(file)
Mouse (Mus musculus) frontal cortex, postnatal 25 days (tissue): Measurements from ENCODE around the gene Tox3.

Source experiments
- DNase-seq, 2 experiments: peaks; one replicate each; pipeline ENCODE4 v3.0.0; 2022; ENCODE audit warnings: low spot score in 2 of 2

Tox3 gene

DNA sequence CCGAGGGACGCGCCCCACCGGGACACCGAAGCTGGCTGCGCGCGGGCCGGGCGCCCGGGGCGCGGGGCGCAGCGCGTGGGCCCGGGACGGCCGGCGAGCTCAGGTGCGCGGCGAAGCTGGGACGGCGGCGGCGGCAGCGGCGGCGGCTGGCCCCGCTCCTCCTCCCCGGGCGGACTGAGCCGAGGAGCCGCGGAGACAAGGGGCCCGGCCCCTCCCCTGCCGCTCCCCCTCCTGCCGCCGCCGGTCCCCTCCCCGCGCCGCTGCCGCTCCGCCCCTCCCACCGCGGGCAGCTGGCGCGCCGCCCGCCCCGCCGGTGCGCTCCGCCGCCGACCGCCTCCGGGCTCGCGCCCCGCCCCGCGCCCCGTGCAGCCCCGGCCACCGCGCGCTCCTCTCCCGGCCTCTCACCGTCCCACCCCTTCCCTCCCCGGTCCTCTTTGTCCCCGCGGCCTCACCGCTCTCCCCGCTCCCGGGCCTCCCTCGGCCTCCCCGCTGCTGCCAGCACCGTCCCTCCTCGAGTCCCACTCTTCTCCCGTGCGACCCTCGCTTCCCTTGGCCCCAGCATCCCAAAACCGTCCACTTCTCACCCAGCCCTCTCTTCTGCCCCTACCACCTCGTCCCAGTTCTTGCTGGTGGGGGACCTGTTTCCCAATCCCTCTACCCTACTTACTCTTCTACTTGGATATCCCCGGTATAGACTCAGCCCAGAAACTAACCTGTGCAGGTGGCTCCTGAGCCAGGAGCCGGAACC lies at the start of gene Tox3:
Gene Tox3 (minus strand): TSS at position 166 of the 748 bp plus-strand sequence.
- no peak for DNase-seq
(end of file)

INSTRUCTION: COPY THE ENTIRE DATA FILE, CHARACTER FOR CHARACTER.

Mouse (Mus musculus) frontal cortex, postnatal 25 days (tissue): Measurements from ENCODE around the gene Tox3.

Source experiments
- DNase-seq, 2 experiments: peaks; one replicate each; pipeline ENCODE4 v3.0.0; 2022; ENCODE audit warnings: low spot score in 2 of 2

Tox3 gene

DNA sequence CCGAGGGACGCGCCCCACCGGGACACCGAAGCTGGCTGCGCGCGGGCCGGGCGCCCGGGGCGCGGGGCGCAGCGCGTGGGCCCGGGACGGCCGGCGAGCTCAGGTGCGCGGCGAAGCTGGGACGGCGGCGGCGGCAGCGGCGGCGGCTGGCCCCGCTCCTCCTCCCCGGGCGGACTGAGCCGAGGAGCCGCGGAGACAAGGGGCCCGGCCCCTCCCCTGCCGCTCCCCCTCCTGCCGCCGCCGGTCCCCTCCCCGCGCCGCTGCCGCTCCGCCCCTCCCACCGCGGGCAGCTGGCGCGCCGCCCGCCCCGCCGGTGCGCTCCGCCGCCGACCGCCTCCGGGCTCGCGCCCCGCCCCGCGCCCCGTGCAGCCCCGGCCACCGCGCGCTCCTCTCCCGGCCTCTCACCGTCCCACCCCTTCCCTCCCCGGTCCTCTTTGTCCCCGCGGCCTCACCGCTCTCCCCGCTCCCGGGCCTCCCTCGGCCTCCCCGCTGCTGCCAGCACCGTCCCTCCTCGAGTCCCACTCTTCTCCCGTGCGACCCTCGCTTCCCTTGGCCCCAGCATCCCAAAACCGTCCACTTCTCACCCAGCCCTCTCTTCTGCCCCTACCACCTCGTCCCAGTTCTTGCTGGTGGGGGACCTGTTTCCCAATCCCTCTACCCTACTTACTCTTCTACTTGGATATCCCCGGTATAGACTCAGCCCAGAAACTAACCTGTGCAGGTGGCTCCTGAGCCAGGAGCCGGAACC lies at the start of gene Tox3:
Gene Tox3 (minus strand): TSS at position 166 of the 748 bp plus-strand sequence.
- no peak for DNase-seq